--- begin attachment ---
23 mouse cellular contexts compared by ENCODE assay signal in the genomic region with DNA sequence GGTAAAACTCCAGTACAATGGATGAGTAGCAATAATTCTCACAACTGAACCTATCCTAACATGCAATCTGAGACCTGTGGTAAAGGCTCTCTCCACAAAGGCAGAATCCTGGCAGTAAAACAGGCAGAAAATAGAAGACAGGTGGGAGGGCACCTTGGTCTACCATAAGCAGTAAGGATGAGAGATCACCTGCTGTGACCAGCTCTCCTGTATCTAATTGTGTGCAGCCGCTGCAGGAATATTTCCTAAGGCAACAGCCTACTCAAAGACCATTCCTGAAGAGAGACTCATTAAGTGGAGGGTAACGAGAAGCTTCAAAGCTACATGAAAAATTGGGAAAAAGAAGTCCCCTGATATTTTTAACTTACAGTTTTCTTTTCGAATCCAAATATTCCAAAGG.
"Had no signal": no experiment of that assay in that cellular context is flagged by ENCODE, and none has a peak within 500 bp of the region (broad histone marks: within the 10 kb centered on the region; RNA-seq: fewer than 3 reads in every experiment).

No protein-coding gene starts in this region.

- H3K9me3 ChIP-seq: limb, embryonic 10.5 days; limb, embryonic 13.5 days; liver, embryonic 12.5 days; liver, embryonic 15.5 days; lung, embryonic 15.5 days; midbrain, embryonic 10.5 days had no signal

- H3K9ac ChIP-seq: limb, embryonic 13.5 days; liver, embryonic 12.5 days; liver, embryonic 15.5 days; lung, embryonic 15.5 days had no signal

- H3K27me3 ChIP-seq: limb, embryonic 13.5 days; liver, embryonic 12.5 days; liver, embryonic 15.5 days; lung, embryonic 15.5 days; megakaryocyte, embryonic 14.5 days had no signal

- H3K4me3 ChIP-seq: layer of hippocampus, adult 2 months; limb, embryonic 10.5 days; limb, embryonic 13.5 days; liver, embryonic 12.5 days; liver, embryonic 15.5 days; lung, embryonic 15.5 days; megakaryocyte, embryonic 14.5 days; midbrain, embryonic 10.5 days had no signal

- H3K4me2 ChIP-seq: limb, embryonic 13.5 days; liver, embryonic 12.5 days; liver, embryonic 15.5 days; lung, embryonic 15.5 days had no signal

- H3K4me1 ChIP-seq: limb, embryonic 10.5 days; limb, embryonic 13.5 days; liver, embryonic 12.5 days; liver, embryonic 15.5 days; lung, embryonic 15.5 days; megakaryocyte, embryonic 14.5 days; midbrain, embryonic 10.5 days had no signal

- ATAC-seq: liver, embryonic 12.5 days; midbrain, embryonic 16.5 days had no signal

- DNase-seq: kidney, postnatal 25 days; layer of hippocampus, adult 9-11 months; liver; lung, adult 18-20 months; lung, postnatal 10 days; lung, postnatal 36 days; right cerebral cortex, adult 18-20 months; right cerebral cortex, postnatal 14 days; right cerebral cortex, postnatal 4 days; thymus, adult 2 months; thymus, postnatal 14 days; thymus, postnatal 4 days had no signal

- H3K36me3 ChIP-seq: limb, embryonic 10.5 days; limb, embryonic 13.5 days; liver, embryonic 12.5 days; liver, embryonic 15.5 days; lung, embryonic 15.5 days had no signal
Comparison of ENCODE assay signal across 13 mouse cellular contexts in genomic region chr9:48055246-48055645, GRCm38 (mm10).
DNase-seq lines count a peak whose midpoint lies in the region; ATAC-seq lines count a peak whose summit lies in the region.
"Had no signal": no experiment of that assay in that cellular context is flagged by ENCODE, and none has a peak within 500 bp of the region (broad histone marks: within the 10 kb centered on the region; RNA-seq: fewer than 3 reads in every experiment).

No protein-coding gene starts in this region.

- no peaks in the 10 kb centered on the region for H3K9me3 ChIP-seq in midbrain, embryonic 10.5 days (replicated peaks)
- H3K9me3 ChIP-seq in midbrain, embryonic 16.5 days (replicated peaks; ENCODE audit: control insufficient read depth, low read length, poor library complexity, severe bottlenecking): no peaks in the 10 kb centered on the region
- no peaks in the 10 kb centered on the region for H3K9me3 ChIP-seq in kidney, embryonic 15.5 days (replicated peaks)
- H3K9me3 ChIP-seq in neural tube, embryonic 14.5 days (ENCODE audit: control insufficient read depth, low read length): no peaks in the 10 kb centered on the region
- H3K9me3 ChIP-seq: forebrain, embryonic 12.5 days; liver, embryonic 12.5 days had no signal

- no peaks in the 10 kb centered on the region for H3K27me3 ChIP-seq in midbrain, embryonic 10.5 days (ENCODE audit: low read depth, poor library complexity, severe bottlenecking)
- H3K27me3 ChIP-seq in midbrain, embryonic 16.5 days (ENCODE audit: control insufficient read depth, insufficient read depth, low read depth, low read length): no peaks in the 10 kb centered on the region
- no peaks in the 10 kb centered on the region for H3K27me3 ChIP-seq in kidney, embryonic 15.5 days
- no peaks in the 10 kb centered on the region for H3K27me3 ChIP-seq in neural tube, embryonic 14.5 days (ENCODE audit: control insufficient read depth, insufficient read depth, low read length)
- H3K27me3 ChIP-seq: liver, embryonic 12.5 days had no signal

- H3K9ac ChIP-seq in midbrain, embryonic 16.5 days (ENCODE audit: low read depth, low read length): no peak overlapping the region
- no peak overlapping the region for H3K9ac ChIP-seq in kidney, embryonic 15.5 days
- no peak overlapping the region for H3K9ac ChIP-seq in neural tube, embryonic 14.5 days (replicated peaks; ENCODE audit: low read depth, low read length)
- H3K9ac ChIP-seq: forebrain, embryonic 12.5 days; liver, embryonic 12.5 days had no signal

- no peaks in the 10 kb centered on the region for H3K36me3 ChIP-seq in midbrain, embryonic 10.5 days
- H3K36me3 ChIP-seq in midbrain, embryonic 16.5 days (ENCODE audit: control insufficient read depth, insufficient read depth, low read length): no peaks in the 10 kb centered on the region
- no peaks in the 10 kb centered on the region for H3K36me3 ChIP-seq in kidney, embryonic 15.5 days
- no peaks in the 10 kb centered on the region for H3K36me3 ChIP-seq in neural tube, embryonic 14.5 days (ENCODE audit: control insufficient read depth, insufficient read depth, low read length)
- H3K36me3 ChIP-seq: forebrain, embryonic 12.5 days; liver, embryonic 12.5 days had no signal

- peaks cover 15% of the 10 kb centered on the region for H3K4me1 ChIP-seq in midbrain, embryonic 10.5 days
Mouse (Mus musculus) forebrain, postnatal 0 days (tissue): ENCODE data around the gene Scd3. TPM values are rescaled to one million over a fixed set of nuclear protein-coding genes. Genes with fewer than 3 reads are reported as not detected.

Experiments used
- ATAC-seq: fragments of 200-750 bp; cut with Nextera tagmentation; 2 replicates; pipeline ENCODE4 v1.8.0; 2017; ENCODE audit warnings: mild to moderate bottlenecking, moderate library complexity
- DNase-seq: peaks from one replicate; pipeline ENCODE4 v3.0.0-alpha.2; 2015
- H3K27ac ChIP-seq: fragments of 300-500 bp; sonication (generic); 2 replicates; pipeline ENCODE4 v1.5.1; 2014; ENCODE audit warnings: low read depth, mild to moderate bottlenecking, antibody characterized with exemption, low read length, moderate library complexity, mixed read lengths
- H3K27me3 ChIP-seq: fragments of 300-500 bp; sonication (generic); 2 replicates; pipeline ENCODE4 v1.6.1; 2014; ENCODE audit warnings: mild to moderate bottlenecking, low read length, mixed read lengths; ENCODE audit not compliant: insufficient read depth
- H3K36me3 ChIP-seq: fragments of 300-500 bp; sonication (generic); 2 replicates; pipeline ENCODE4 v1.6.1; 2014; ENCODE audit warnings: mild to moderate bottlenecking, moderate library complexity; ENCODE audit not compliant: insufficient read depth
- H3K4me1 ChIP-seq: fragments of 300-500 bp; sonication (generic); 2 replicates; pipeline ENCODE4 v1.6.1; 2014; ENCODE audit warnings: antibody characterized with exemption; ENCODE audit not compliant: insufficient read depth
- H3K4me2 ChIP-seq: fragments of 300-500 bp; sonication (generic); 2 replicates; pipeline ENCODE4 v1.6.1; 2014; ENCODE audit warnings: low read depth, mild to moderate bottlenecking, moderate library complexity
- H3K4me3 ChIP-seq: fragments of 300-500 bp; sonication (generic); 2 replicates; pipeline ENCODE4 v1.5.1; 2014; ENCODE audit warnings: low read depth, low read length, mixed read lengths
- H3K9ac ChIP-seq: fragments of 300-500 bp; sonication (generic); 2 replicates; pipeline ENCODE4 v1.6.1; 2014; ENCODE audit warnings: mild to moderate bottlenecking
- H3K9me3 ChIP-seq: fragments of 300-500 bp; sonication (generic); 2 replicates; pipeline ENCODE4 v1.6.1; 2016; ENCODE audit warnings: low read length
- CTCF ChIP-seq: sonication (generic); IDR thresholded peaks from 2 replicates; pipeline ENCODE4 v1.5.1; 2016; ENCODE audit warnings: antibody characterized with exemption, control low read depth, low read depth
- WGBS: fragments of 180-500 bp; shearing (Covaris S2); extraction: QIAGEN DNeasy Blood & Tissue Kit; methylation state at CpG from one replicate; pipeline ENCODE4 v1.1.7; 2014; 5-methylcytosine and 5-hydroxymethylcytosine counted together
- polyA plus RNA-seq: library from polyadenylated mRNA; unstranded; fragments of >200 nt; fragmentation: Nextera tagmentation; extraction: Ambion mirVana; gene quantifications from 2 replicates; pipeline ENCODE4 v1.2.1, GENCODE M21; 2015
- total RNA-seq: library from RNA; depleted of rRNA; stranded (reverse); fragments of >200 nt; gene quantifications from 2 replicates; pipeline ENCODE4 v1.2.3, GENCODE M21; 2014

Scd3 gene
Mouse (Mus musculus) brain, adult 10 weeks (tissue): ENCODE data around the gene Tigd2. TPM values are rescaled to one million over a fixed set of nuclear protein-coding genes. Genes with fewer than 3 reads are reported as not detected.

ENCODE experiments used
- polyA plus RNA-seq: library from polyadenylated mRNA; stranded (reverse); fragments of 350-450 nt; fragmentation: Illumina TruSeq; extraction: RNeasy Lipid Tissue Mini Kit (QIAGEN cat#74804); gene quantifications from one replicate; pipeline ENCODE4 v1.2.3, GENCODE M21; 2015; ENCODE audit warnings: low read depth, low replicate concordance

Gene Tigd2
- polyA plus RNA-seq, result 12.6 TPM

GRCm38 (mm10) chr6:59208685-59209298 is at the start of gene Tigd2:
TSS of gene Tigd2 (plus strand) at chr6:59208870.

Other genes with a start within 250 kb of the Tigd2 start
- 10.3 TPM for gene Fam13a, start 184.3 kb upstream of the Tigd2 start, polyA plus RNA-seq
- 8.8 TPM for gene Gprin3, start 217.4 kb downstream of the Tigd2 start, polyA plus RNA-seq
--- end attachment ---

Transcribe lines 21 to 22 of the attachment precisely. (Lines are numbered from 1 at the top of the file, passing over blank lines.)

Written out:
- H3K9me3 ChIP-seq: forebrain, embryonic 12.5 days; liver, embryonic 12.5 days had no signal

- no peaks in the 10 kb centered on the region for H3K27me3 ChIP-seq in midbrain, embryonic 10.5 days (ENCODE audit: low read depth, poor library complexity, severe bottlenecking)